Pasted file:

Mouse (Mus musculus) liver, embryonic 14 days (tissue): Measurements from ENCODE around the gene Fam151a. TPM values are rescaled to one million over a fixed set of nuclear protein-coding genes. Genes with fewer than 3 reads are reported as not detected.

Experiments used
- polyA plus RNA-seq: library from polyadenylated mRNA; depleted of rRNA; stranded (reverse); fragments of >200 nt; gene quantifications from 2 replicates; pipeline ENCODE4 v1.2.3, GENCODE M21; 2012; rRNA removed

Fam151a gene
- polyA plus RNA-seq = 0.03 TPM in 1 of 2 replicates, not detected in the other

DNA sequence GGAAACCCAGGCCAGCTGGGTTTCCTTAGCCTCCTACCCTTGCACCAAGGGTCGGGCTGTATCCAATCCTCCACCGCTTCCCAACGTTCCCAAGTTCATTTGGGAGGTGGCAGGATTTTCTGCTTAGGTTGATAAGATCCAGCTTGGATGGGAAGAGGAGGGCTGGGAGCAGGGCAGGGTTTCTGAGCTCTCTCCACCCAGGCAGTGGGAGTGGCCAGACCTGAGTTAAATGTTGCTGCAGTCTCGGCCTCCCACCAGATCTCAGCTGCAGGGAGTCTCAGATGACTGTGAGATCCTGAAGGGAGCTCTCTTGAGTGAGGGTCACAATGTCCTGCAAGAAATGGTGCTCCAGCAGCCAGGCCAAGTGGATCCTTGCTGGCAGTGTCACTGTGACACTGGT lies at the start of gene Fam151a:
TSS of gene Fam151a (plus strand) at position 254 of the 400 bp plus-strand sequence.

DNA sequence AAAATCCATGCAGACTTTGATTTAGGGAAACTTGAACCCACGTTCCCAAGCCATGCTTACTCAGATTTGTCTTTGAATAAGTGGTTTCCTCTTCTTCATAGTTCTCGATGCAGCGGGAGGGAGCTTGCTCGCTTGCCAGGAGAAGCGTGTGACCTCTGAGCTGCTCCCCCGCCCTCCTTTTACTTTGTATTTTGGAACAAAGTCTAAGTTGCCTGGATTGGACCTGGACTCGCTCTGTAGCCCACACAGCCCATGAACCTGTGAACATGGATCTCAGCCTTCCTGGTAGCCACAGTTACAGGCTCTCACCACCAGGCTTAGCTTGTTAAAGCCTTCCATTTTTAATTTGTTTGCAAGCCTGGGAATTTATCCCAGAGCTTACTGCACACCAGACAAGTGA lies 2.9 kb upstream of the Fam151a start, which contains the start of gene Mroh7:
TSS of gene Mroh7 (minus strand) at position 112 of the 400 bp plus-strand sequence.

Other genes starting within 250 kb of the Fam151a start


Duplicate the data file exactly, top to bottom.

Mouse (Mus musculus) liver, embryonic 14 days (tissue): Measurements from ENCODE around the gene Fam151a. TPM values are rescaled to one million over a fixed set of nuclear protein-coding genes. Genes with fewer than 3 reads are reported as not detected.

Experiments used
- polyA plus RNA-seq: library from polyadenylated mRNA; depleted of rRNA; stranded (reverse); fragments of >200 nt; gene quantifications from 2 replicates; pipeline ENCODE4 v1.2.3, GENCODE M21; 2012; rRNA removed

Fam151a gene
- polyA plus RNA-seq = 0.03 TPM in 1 of 2 replicates, not detected in the other

DNA sequence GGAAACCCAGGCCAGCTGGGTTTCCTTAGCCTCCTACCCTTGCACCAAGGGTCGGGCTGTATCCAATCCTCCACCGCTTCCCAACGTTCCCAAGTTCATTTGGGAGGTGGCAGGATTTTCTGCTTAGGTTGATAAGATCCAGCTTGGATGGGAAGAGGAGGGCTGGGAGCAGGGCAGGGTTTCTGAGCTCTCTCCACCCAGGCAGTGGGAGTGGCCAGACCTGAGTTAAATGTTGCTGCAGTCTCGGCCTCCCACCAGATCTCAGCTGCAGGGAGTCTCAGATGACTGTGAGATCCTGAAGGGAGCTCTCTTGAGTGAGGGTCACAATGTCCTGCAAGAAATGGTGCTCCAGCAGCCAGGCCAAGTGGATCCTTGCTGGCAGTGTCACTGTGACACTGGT lies at the start of gene Fam151a:
TSS of gene Fam151a (plus strand) at position 254 of the 400 bp plus-strand sequence.

DNA sequence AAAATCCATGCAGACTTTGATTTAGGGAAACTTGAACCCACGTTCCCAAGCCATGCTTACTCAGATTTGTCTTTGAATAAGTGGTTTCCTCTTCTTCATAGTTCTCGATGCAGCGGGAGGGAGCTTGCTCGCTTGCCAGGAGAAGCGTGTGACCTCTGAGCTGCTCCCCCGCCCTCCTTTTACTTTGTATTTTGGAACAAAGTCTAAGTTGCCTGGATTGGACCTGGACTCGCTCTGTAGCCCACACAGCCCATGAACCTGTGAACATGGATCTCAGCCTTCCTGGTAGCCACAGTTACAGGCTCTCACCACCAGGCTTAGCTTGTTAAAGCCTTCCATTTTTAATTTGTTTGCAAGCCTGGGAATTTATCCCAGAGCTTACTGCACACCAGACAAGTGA lies 2.9 kb upstream of the Fam151a start, which contains the start of gene Mroh7:
TSS of gene Mroh7 (minus strand) at position 112 of the 400 bp plus-strand sequence.

Other genes starting within 250 kb of the Fam151a start